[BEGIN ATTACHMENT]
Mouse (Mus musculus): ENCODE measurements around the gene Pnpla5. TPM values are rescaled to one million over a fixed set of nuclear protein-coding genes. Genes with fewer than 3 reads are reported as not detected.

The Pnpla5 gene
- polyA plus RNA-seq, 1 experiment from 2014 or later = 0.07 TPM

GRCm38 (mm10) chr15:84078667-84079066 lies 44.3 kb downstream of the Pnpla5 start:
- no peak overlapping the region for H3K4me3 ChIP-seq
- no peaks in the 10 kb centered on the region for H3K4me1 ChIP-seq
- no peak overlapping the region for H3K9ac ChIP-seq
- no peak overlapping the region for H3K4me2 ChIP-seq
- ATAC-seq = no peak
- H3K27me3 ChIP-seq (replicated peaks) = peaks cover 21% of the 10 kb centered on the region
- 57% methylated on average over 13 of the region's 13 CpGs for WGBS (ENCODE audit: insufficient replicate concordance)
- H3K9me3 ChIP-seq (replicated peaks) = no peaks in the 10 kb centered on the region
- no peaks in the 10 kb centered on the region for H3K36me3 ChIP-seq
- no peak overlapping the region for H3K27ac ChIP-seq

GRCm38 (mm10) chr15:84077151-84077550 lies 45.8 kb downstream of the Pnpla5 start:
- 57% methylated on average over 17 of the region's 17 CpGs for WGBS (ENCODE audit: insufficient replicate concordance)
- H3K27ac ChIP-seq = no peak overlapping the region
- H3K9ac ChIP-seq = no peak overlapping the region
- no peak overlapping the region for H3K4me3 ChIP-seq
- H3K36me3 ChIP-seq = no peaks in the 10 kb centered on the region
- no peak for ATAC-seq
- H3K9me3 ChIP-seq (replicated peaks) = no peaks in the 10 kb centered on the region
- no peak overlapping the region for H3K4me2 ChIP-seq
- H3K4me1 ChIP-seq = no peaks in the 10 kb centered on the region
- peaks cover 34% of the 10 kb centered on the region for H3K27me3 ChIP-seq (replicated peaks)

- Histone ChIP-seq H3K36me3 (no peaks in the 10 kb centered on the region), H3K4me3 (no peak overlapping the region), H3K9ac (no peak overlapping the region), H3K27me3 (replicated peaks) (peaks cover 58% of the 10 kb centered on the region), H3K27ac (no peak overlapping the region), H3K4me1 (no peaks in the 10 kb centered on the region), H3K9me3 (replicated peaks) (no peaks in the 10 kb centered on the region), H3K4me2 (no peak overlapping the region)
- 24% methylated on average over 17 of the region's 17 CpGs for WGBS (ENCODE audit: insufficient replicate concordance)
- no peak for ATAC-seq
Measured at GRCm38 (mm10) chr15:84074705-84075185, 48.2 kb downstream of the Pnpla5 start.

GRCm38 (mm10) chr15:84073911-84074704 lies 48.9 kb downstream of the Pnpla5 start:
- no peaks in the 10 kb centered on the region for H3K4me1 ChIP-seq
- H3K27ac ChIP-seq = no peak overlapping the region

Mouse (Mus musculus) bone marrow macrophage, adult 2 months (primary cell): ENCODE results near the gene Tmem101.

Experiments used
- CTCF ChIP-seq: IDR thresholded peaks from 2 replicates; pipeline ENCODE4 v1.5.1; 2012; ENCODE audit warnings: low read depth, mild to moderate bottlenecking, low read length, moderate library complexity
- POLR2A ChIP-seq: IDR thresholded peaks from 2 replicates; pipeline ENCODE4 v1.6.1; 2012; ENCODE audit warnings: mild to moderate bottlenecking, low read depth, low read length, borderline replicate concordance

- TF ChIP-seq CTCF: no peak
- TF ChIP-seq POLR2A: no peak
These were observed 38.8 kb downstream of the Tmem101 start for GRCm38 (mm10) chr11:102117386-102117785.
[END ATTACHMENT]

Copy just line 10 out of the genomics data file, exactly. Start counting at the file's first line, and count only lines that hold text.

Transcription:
- H3K27me3 ChIP-seq (replicated peaks) = peaks cover 21% of the 10 kb centered on the region